(GRAPH) S&P 500 GAAP EARNINGS AS A PERCENTAGE OF REPORTED EARNINGS Sources: Standard & Poor's, Thomson Financial/First Call
Immediately after .... George W. Bush took power, Corporate America went on a lying spree. Freed from concerns about regulatory oversight, this country's biggest companies became dramatically more creative with their earnings reports. Current estimates for S&P 500 corporations are that they have collectively earned about $410 billion in 2001 when using the pro forma accounting method. However, when using GAAP, they have collectively earned about $240 billion.
Those who claim that Enron was an exceptional case are technically correct. While Enron overestimated its earnings by 100%, the average large publicly held American corporation is overestimating its earnings by only 42%.
IBM reports pro forma earnings. So does Intel. And Cisco Systems. And Dell. And Sun Micro. And Motorola. And Microsoft. And...
By engaging in such manipulation, with the assent of accountants and governmental oversight agencies, Corporate America has conned the public into investing trillions of dollars based on phony earnings. Cisco, for example, has used its artificially inflated stock price as capital to acquire other companies. Many corporate empires have been built on such accounting legerdemain, including General Electric (NBC), Viacom (CBS), Disney (ABC), AOL/Time Warner (CNN, Time Magazine), News Corporation (Fox), The Washington Post Company (Washington Post, Newsweek), the Tribune Corporation (Chicago Tribune, Los Angeles Times), and the New York Times Company (New York Times, Boston Globe).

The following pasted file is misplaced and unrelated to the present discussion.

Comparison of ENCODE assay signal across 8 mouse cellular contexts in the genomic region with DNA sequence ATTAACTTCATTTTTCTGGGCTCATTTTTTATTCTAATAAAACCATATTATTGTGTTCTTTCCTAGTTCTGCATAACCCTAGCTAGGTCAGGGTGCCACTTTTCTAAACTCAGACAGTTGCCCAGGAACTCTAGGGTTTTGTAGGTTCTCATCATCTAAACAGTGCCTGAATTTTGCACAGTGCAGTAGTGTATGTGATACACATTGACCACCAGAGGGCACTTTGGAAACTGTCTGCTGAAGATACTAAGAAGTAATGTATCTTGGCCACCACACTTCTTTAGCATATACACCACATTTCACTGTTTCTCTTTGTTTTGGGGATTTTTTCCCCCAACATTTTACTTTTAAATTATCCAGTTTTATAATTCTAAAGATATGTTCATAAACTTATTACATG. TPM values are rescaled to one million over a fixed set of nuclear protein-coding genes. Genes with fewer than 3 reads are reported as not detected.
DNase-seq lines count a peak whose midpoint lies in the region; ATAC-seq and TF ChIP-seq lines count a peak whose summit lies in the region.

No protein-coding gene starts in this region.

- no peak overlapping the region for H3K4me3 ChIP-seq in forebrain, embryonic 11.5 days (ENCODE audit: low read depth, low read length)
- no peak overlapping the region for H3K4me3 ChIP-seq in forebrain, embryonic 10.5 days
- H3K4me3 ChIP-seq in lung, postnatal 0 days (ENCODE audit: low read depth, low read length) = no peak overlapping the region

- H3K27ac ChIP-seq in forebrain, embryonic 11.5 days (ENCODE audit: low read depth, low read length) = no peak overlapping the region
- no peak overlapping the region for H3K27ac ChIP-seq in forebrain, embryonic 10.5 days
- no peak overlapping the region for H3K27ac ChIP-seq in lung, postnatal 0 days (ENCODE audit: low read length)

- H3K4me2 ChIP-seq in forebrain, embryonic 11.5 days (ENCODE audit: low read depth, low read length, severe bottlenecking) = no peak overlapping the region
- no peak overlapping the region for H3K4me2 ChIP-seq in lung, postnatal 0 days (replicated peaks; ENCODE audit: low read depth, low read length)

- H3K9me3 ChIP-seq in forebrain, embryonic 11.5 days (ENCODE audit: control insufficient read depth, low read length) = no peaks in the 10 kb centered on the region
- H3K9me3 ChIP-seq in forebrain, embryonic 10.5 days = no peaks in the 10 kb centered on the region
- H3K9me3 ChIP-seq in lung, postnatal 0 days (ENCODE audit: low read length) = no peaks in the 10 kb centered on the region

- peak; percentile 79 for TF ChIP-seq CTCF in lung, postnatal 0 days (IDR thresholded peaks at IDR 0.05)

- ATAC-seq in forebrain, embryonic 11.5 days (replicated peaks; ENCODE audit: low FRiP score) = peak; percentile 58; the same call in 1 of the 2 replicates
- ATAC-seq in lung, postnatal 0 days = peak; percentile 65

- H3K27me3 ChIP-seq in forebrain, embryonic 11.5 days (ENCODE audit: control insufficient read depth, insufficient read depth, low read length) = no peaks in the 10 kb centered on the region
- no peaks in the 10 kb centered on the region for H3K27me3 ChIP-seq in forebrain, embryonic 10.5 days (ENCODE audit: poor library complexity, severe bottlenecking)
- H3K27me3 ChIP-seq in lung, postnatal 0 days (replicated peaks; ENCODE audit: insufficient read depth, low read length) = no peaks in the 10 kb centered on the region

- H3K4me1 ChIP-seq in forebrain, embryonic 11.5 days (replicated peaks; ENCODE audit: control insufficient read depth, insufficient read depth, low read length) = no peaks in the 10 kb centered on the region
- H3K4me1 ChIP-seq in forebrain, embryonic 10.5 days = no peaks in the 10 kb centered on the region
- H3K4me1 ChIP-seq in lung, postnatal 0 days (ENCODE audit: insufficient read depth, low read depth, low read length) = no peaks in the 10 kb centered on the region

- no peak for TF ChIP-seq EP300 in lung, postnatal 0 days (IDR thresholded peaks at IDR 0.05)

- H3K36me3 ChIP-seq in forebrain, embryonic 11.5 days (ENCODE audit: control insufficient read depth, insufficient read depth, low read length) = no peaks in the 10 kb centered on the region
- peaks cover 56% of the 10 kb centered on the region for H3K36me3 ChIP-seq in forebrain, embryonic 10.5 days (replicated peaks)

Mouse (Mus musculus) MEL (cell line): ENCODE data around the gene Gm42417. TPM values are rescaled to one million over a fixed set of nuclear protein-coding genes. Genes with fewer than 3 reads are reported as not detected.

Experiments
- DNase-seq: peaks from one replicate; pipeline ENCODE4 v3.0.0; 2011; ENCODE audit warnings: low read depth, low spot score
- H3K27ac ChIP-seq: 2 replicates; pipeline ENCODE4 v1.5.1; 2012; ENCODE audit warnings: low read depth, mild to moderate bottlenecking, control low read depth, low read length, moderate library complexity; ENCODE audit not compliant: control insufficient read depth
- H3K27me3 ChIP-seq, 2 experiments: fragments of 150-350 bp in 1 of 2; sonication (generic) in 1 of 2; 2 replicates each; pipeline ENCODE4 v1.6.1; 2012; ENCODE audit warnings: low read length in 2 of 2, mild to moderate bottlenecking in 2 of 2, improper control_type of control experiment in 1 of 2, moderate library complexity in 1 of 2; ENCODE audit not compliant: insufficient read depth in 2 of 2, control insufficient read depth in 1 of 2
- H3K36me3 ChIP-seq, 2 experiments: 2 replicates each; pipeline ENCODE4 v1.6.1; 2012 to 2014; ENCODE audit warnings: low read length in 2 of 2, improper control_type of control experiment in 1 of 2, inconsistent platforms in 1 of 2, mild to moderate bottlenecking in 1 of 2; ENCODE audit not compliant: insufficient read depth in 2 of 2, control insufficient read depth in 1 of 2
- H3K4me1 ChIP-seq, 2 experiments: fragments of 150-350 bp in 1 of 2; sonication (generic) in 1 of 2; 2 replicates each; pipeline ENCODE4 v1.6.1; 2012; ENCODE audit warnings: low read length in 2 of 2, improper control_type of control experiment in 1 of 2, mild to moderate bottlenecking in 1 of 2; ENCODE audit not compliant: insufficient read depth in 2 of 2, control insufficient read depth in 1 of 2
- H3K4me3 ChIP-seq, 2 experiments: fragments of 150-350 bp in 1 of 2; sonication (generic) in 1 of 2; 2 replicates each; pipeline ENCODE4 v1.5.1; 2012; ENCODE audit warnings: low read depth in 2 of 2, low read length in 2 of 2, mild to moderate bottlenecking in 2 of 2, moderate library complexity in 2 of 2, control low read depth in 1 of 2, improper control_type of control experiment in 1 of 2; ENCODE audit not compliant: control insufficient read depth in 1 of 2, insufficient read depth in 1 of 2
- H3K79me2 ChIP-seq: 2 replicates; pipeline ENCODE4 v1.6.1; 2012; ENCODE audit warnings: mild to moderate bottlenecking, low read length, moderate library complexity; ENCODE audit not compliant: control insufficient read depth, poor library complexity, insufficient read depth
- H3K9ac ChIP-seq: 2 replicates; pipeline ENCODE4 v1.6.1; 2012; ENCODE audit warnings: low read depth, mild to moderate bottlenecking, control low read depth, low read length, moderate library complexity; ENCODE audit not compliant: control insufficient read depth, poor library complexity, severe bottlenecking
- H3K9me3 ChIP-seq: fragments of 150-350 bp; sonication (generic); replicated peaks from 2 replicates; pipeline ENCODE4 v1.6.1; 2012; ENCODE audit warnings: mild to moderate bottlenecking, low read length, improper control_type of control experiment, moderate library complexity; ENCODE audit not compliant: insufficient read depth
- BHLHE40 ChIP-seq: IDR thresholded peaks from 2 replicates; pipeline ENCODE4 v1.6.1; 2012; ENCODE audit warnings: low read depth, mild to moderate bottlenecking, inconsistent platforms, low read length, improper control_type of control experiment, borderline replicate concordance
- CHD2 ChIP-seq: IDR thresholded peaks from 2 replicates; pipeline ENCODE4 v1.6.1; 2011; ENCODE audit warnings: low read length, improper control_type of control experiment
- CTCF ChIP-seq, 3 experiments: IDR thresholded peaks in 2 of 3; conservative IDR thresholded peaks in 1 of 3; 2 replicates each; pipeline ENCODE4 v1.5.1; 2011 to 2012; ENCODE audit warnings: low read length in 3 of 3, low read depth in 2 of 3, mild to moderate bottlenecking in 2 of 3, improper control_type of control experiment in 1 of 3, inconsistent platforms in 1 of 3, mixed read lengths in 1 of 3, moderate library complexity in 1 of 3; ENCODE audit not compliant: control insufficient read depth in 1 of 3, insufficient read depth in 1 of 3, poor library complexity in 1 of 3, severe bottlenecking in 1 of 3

Enron is the tip of an iceberg on which sits the entire mainstream media.
A national association of accounting firms has called on the Securities and Exchange Commission to require all publicly held corporations to report real GAAP earnings. The return to ethical accounting standards would mean that, in order to reflect the current valuation of the Dow Industrials, the average would fall to 5825. In order to reach the historical norm based on GAAP, the Dow would decline to 3300.
A major decline in stock prices would erase trillions of dollars of investors' wealth. With the uninformed public currently heavily invested in the market, this would have a crushing impact on the finances of the average American.